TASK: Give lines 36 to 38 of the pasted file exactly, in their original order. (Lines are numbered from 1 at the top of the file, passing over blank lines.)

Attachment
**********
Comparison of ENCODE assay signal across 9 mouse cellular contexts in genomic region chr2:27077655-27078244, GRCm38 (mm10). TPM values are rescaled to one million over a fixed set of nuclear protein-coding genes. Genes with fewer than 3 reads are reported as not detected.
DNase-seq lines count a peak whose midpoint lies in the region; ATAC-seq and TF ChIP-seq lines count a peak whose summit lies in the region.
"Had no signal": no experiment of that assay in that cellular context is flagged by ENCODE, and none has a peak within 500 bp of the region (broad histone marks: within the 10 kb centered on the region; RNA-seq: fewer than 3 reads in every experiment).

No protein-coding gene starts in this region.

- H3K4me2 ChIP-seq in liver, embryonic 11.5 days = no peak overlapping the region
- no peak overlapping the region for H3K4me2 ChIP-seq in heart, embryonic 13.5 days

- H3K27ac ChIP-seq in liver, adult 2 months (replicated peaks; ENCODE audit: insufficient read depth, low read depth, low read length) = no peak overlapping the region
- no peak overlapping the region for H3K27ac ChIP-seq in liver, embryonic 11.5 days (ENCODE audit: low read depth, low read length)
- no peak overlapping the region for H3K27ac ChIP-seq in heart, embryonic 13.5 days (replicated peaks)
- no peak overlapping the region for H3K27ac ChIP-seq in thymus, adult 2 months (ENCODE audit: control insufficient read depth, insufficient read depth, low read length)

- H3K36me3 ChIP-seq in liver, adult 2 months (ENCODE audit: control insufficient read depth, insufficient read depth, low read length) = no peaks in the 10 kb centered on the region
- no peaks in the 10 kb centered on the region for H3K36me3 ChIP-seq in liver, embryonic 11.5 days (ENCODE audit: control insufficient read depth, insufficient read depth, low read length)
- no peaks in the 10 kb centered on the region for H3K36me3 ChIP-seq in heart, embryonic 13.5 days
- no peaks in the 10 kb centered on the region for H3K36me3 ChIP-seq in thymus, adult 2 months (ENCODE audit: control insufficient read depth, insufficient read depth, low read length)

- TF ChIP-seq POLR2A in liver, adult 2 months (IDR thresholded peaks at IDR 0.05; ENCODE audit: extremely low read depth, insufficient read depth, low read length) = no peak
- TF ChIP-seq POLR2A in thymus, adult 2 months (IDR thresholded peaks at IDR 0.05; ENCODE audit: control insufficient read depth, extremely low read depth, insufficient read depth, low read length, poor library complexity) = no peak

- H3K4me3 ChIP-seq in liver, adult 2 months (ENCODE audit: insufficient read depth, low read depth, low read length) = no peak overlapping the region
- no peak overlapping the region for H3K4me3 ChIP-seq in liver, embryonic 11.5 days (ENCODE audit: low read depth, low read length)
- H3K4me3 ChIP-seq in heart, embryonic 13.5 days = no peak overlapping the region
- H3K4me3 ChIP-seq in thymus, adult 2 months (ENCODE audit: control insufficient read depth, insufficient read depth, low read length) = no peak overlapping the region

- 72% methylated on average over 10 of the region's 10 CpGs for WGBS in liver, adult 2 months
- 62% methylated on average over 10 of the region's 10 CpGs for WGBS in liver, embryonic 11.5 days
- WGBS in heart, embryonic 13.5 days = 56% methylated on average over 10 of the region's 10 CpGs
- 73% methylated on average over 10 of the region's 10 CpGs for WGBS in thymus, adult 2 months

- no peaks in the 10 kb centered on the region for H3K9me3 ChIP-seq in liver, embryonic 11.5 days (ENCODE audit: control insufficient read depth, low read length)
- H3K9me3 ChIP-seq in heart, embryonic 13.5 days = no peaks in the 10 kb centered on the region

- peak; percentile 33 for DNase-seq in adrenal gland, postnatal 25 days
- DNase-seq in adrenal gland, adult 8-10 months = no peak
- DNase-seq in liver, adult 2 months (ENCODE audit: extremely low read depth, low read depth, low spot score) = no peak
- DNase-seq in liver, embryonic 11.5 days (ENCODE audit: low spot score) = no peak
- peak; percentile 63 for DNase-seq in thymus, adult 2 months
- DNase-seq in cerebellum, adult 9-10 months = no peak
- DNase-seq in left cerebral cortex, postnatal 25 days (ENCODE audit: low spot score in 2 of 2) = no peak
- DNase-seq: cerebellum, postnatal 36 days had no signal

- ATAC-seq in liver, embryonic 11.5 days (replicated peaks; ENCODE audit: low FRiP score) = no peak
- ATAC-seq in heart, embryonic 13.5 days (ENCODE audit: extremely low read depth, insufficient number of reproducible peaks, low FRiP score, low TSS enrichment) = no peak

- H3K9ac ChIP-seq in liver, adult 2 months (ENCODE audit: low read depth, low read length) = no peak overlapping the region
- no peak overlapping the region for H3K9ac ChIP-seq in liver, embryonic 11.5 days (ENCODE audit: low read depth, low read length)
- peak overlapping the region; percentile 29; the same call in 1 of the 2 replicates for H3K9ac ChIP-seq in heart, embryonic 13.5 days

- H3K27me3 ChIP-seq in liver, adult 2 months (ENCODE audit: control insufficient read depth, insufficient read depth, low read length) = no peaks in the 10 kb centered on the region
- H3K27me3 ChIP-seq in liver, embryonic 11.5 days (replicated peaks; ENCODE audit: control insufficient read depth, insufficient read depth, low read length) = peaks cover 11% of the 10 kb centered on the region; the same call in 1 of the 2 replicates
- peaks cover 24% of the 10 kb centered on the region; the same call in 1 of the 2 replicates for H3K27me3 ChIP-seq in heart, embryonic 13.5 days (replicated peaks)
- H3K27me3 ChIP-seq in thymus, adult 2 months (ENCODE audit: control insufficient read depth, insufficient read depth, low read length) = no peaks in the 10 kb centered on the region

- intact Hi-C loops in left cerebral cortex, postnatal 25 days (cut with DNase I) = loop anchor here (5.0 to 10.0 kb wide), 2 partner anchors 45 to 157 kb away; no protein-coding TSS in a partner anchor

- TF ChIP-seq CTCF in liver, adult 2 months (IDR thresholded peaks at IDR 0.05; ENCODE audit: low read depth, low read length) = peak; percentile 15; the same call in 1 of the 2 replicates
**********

- ATAC-seq in heart, embryonic 13.5 days (ENCODE audit: extremely low read depth, insufficient number of reproducible peaks, low FRiP score, low TSS enrichment) = no peak

- H3K9ac ChIP-seq in liver, adult 2 months (ENCODE audit: low read depth, low read length) = no peak overlapping the region
- no peak overlapping the region for H3K9ac ChIP-seq in liver, embryonic 11.5 days (ENCODE audit: low read depth, low read length)